Collector’s Guides • 08 Jan 2016

Rolex: Why This Unassuming Watch Has Become Recognised As A Status Symbol The World Over

by Low Ka Wei

My first Rolex came by way of my first serious job – and by that I mean one that required a shirt, a tie and proper shoes, preferably wingtips, ending years of sauntering into the office in tees and sneakers.

Except that it didn’t command a similarly serious pay. My dad saw how incongruous my rubber-strapped quartz wristwatch looked with my new ensemble, and quietly offered, as concerned parents do, a GMT-Master that he picked up during a business trip in Switzerland in the 1980s.

For a brand that I have always considered to be low-key, the piece garnered a surprising amount attention from among my collector friends. Perhaps it was because of its unusual Jubilee bracelet; the GMT-Master is usually supplied with an Oyster one.

A Rolex watch signifies a degree of respectability and of having arrived at a certain stage in one’s life.

But I suppose the bigger reason is one that has as much to do with the watch, as it does with the person who wears it. It signified a degree of respectability, of having arrived at a certain stage in one’s life.

While this may seem superficial at first, there is a deeper reason as to why people who strap on a Rolex are accorded an elevated status. (I must admit that the good taste is not exactly mine, but we shall ignore this tiny technicality for the moment.)

For that I proffer this: Rolexes are timeless. The running quip among fellow journalists is not to worry if you miss a Rolex appointment at BaselWorld; simply report from last year’s press kit.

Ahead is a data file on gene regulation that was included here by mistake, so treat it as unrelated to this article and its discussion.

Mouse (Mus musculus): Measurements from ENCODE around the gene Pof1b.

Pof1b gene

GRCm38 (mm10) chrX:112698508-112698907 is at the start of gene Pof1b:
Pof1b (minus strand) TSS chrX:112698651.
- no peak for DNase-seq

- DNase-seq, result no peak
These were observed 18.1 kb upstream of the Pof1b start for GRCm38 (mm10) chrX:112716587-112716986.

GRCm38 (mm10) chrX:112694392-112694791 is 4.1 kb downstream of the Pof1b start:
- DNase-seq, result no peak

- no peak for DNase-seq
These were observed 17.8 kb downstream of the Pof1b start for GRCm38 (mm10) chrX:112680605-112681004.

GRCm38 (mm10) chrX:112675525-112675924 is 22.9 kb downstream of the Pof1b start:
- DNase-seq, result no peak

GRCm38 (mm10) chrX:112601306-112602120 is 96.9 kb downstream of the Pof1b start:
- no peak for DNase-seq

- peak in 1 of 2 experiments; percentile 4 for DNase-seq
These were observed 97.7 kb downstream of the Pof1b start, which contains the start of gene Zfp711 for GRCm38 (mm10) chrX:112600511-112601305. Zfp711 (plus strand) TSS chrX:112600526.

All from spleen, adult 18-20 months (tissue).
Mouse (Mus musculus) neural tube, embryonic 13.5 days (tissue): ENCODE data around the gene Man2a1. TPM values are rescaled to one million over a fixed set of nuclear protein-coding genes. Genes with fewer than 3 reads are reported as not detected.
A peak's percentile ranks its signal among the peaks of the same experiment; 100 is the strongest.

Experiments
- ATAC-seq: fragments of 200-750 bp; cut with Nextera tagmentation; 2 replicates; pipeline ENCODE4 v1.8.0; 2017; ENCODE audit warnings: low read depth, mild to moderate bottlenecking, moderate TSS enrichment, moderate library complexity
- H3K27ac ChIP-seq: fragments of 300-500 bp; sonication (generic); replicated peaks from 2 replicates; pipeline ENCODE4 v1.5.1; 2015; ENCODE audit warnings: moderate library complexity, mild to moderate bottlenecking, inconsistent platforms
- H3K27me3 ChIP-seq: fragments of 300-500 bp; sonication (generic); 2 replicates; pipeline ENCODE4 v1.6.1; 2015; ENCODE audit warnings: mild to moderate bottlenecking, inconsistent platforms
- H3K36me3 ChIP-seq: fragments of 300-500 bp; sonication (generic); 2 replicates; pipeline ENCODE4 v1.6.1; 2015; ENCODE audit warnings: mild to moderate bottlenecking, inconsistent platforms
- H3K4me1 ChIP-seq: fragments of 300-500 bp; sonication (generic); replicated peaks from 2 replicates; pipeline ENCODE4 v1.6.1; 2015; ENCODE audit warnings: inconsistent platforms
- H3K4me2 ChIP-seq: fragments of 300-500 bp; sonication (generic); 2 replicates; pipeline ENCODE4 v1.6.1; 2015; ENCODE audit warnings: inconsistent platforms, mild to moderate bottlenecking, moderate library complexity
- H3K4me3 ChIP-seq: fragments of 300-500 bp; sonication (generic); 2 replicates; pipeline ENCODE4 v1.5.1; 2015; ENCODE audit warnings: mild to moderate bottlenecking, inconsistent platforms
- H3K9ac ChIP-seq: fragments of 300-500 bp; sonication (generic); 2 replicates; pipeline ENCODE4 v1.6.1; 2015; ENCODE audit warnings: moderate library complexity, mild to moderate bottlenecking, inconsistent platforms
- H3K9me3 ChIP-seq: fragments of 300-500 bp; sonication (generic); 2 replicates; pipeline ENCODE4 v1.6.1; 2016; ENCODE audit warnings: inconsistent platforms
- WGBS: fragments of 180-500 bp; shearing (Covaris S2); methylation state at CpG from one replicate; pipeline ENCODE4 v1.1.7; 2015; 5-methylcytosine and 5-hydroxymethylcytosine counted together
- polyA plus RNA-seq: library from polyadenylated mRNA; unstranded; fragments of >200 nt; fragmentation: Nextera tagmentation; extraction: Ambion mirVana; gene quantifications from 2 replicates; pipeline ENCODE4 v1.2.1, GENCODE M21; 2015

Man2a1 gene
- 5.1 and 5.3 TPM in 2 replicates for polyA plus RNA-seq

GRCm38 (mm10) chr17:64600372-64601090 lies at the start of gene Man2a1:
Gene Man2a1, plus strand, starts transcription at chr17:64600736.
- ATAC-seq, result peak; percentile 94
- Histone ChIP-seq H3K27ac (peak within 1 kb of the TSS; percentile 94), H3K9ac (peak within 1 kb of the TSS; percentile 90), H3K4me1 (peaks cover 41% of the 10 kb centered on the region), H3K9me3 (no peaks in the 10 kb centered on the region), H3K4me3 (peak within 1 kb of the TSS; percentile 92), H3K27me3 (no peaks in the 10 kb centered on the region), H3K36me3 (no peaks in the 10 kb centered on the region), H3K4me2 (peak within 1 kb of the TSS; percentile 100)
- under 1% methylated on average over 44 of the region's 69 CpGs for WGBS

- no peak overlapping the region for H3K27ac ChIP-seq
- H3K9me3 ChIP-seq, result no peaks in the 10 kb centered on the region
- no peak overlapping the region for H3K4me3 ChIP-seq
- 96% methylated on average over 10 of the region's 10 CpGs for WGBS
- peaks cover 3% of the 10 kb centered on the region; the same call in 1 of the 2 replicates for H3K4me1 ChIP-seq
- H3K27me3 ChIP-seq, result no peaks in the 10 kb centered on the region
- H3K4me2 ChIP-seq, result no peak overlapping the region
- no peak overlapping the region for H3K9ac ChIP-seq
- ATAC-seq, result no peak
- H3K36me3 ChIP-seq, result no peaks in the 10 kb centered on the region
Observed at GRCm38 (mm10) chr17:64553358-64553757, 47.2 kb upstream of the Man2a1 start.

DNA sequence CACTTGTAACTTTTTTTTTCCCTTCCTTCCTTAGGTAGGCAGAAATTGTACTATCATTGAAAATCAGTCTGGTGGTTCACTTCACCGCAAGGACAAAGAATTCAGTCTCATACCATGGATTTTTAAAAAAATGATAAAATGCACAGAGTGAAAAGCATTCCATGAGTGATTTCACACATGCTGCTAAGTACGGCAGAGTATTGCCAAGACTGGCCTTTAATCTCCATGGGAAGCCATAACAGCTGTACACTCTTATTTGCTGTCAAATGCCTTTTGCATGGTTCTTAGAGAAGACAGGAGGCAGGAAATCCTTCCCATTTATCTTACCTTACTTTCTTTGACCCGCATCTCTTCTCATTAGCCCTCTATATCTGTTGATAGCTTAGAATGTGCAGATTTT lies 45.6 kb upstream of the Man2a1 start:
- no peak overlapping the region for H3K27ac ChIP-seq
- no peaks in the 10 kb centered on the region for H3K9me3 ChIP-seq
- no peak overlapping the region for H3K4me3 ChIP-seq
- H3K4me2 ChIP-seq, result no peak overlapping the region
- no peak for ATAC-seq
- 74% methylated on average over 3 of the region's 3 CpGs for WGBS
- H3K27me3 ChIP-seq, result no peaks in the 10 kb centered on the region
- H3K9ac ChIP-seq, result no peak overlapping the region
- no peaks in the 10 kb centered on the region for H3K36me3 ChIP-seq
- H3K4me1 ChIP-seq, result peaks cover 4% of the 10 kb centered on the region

But this conservative outlook also means that the company almost never makes questionable design choices. While many a major watchmaker chase trends, resulting in a confused catalogue and ultimately a diluted brand image, Rolex steadfastly does what it does best, improving on its movements here and brushing up on its cases there.

Pick up a piece worn by Sir Edmund Hillary when he scaled Everest, or any other one worn by numerous world leaders from Franklin D. Roosevelt to Fidel Castro, and it is instantly recognisable as an Explorer, Submariner or GMT-Master of today.

And I guess that’s why Rolex is regarded as a status symbol. Sure, there are more expensive timepieces one can easily buy, but wealth is irrelevant. It takes a conscious decision to prioritise quality and reliability over bling and fashion.

The Hour Glass is the official retailer of Rolex timepieces in Singapore, Malaysia, Japan, Australia and Thailand.



If you’re interested in these Rolex Watches, you can find more information by visiting us at any one of our boutiques, speaking with our Sales Consultant or simply click here.

Low Ka Wei

Low Ka Wei is a freelance editor and writer. He cut his teeth at men’s lifestyle magazines NewMan and Arena and last helmed luxury lifestyle title The Peak where he was editor from 2009 to 2014.

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